BRONX, N.Y. — Being there for Opening Day is thrill in itself for any baseball fan. Standing on the famous Yankee Stadium grass, along with the players, and surrounded by 49,514 cheering fans — now that’s just a dream come true for any fanatic of the old ballgame.
But while emergency personnel first responders from Newtown got to experience what Robinson Cano, David Ortiz, and other baseball greats are fortunate enough to taste as part of their careers, the jubilation was certainly a bit tempered for this year’s Opening Day at Yankee Stadium. These were police department and fire companies officials who were on the scene at Sandy Hook Elementary School when the world-shaking massacre took place this past December 14.
Newtown police and fire responders, less than four months ago thrust into trying to save lives and forced to face the cruel reality that 26 helpless children and educators could not be brought back to life, were honored during a special pregame ceremony prior to the season opener between the New York Yankees and Boston Red Sox on April 1.
Before all of the cheers of joy for the start of yet another baseball campaign, before the first appreciative tip of the cap from a Yankee in pinstripes, before the cheers changed to boos when the Red Sox clobbered the Bronx Bombers 8-2, there was a moment of silence for the victims of that senseless attack. Their names scrolled on the centerfield video board as Newtown’s first responders and the Major League Baseball players alike, along with 81 West Point Cadets holding a huge American flag, showed their respect.
“It’s humbling, it’s overwhelming, it’s exciting — and there’s almost a little guilt in there that we’re here,” said one of those first responders, Newtown Police Department Detective Daniel McAnaspie, who has been a New York Yankees fan since the late 1980s.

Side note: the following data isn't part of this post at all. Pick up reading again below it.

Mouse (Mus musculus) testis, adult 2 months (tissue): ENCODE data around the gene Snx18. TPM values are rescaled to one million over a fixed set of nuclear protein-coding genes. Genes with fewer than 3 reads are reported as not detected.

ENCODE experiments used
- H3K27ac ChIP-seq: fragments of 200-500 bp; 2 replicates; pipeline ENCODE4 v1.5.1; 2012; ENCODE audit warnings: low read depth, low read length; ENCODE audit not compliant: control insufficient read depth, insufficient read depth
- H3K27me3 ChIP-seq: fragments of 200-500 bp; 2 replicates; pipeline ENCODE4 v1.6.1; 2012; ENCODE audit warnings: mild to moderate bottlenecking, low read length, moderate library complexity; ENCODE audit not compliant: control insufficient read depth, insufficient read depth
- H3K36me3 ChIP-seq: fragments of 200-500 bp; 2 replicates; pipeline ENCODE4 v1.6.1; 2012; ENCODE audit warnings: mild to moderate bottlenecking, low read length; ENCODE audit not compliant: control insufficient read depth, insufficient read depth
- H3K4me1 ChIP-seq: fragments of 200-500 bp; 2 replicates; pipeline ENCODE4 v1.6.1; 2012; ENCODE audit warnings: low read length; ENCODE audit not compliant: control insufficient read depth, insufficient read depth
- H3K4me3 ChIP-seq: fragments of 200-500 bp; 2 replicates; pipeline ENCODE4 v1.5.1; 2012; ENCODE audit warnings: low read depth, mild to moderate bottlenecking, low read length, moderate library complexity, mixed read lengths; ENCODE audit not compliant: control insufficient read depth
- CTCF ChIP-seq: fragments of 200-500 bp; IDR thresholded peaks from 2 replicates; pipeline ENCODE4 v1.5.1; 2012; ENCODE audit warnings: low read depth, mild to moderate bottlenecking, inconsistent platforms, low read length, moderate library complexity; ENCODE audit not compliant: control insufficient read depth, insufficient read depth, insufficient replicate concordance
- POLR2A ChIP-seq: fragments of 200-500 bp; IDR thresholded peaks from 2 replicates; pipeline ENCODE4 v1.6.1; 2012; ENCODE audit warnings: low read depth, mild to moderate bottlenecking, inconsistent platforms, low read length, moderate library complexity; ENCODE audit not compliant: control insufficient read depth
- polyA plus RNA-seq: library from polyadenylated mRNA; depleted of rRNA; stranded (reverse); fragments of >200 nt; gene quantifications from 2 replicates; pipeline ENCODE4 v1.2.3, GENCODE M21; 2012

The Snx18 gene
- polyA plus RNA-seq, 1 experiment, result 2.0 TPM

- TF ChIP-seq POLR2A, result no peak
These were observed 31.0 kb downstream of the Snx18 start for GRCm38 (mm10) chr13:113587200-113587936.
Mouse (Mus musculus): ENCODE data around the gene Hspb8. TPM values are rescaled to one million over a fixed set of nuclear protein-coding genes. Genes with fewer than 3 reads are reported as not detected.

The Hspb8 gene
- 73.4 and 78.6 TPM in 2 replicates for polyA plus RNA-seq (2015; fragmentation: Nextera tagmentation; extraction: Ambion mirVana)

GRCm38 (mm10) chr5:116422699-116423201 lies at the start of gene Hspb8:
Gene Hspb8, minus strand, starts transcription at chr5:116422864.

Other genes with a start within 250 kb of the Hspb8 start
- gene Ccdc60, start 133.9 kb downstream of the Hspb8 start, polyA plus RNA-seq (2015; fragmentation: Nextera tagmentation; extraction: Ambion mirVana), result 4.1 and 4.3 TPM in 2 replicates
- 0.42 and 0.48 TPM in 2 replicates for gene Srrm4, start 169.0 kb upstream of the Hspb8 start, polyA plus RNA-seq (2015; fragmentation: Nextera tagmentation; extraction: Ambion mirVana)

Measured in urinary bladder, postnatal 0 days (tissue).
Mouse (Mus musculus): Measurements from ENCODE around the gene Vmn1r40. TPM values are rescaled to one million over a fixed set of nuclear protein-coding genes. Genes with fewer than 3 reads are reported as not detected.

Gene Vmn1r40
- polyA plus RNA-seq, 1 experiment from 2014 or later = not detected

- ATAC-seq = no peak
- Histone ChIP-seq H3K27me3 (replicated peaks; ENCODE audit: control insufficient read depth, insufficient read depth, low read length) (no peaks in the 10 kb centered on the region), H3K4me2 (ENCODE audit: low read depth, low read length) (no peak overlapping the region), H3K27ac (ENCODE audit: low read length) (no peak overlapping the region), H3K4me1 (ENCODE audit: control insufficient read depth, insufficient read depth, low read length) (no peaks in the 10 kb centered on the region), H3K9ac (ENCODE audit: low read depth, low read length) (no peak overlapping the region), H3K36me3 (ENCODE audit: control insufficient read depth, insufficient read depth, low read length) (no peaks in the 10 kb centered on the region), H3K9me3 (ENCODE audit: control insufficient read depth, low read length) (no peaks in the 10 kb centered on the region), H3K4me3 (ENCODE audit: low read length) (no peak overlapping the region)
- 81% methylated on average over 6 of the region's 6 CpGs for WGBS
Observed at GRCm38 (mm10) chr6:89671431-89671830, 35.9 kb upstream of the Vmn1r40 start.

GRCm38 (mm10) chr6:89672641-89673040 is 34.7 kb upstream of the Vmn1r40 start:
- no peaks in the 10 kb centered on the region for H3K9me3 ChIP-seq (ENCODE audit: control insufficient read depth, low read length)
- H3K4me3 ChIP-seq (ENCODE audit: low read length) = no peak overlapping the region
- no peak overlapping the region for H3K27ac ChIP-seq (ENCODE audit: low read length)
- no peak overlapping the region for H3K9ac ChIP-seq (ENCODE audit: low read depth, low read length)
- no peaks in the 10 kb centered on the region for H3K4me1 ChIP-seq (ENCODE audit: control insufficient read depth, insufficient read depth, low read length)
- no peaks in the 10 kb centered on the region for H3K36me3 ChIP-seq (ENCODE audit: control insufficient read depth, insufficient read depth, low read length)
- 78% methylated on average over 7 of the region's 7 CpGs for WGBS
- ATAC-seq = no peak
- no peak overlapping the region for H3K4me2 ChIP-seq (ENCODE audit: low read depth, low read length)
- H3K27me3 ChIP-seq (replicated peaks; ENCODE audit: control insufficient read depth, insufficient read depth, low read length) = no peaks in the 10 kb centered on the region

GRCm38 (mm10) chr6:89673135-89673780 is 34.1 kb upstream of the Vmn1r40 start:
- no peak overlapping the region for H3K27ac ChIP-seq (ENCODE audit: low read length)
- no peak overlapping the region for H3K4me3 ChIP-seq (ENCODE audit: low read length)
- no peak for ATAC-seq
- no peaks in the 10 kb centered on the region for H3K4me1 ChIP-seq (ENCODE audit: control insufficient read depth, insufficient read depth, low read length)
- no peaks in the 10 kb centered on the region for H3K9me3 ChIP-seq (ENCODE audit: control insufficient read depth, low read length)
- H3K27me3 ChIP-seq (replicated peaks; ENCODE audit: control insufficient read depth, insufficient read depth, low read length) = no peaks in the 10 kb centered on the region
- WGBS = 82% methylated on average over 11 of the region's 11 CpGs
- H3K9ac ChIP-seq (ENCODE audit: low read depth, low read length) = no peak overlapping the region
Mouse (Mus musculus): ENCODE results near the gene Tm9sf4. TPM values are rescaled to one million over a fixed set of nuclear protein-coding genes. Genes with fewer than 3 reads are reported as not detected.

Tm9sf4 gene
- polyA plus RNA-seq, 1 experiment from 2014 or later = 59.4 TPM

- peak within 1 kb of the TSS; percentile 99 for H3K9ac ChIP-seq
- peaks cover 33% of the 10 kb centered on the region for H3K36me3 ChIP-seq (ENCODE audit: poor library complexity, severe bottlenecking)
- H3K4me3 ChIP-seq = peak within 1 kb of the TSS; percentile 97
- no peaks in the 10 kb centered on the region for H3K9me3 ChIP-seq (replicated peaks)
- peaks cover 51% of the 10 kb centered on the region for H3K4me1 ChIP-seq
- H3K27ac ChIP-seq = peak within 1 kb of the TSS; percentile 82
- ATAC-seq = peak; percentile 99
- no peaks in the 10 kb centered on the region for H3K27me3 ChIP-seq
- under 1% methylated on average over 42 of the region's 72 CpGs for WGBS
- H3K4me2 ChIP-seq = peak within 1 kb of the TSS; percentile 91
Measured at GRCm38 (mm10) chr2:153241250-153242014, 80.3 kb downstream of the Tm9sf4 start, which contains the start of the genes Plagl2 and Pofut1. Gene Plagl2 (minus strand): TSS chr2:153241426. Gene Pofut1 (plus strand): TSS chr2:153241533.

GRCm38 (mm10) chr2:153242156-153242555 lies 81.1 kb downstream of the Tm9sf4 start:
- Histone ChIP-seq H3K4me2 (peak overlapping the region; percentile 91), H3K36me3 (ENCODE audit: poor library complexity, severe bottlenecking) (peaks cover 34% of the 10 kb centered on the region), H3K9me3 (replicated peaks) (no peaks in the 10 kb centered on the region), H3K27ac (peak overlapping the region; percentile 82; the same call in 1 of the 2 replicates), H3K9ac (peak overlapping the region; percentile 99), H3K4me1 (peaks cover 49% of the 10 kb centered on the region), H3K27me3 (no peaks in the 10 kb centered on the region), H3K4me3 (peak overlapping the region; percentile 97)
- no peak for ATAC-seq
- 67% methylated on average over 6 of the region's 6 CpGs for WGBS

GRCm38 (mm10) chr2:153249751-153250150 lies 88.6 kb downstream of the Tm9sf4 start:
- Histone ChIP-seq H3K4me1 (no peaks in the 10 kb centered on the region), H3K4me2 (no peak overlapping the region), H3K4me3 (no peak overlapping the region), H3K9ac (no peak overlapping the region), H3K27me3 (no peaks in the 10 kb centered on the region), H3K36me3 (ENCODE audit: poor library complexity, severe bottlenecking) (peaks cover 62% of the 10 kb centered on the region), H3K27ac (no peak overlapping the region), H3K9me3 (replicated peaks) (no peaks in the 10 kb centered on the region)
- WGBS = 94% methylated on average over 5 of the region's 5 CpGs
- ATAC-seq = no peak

McAnaspie is accustomed to sitting in the upper deck, looking down on the tiny players below. On this special day, he was among those sharing the field with the players in their up-close, big in stature and popularity grandness.
Members of the Yanks and Sox wore a special patch featuring a ribbon and the Town of Newtown logo, which was also painted on the field in front of both dugouts as a reminder of those who were lost and to honor their survivors and these first responders.
On this unique Opening Day, the Yankees and Red Sox — perhaps the biggest rivals in all of sports — united with fans in showing respect for the victims as well as those affected by the shooting.
“It’s been difficult for all of us. That’s why we’re all here,” said Jason Frank, another detective in the police department, who is also a longtime Yankee fan. “We’re not even looking for the recognition by any means. It’s about getting out of the office and enjoying a day.”
McAnaspie pointed out that the Newtown first responders were also representing Connecticut State Police and other officials who assisted them. “They did so much for us that day and in the weeks and months after,” he said.
Since 12/14 these emergency officials have been handling a case — and its aftermath — far worse than any they could have anticipated being involved with. Some of those who were on the scene took time away from work to begin their recovery from their exposure to the horrific tragedy.
Spring signifies fresh starts, and the start of baseball presents some with new hope and anticipation — a reason to smile and be excited.
Before walking out onto the field for this ceremony, Frank anticipated what it would be like. “It’s just going to be emotional. The emotions are going to be very high,” he said.
Especially when you have nearly 50,000 fans and members of arch enemy teams all uniting as one to remember those who will never get the chance to watch or be a part of any game ever again.